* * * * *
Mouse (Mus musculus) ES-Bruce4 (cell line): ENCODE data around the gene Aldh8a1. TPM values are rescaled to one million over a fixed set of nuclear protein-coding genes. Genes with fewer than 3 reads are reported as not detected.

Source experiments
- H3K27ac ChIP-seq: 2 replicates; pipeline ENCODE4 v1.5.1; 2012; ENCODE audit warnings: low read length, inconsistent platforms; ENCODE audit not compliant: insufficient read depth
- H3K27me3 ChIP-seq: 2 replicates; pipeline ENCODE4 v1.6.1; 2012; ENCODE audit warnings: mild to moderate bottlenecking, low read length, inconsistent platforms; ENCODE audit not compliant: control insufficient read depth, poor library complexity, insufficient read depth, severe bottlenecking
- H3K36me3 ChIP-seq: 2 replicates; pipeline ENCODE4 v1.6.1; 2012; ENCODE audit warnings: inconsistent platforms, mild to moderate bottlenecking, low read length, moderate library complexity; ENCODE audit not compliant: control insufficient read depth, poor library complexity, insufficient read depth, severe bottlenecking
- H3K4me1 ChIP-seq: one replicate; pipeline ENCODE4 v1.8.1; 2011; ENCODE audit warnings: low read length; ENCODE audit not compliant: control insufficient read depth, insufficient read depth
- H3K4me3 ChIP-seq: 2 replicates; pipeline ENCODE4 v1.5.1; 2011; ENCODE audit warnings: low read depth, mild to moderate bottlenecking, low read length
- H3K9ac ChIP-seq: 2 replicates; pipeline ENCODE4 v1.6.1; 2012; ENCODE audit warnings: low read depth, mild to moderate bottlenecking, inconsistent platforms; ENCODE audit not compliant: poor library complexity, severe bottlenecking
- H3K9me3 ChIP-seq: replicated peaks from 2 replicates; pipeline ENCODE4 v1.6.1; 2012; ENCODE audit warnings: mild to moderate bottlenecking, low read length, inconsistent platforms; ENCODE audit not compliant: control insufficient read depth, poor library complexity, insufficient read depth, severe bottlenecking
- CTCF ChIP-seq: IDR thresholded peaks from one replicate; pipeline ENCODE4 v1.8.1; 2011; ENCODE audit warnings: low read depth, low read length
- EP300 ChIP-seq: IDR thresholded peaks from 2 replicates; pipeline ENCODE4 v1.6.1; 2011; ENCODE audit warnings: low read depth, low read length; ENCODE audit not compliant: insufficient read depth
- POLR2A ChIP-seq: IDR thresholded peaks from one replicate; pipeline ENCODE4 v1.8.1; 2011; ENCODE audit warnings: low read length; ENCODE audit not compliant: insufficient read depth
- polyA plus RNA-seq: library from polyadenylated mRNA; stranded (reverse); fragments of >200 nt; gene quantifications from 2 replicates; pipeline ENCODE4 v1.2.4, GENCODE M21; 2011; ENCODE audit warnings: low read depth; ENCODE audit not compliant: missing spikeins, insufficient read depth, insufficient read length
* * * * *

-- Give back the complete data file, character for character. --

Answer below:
Mouse (Mus musculus) ES-Bruce4 (cell line): ENCODE data around the gene Aldh8a1. TPM values are rescaled to one million over a fixed set of nuclear protein-coding genes. Genes with fewer than 3 reads are reported as not detected.

Source experiments
- H3K27ac ChIP-seq: 2 replicates; pipeline ENCODE4 v1.5.1; 2012; ENCODE audit warnings: low read length, inconsistent platforms; ENCODE audit not compliant: insufficient read depth
- H3K27me3 ChIP-seq: 2 replicates; pipeline ENCODE4 v1.6.1; 2012; ENCODE audit warnings: mild to moderate bottlenecking, low read length, inconsistent platforms; ENCODE audit not compliant: control insufficient read depth, poor library complexity, insufficient read depth, severe bottlenecking
- H3K36me3 ChIP-seq: 2 replicates; pipeline ENCODE4 v1.6.1; 2012; ENCODE audit warnings: inconsistent platforms, mild to moderate bottlenecking, low read length, moderate library complexity; ENCODE audit not compliant: control insufficient read depth, poor library complexity, insufficient read depth, severe bottlenecking
- H3K4me1 ChIP-seq: one replicate; pipeline ENCODE4 v1.8.1; 2011; ENCODE audit warnings: low read length; ENCODE audit not compliant: control insufficient read depth, insufficient read depth
- H3K4me3 ChIP-seq: 2 replicates; pipeline ENCODE4 v1.5.1; 2011; ENCODE audit warnings: low read depth, mild to moderate bottlenecking, low read length
- H3K9ac ChIP-seq: 2 replicates; pipeline ENCODE4 v1.6.1; 2012; ENCODE audit warnings: low read depth, mild to moderate bottlenecking, inconsistent platforms; ENCODE audit not compliant: poor library complexity, severe bottlenecking
- H3K9me3 ChIP-seq: replicated peaks from 2 replicates; pipeline ENCODE4 v1.6.1; 2012; ENCODE audit warnings: mild to moderate bottlenecking, low read length, inconsistent platforms; ENCODE audit not compliant: control insufficient read depth, poor library complexity, insufficient read depth, severe bottlenecking
- CTCF ChIP-seq: IDR thresholded peaks from one replicate; pipeline ENCODE4 v1.8.1; 2011; ENCODE audit warnings: low read depth, low read length
- EP300 ChIP-seq: IDR thresholded peaks from 2 replicates; pipeline ENCODE4 v1.6.1; 2011; ENCODE audit warnings: low read depth, low read length; ENCODE audit not compliant: insufficient read depth
- POLR2A ChIP-seq: IDR thresholded peaks from one replicate; pipeline ENCODE4 v1.8.1; 2011; ENCODE audit warnings: low read length; ENCODE audit not compliant: insufficient read depth
- polyA plus RNA-seq: library from polyadenylated mRNA; stranded (reverse); fragments of >200 nt; gene quantifications from 2 replicates; pipeline ENCODE4 v1.2.4, GENCODE M21; 2011; ENCODE audit warnings: low read depth; ENCODE audit not compliant: missing spikeins, insufficient read depth, insufficient read length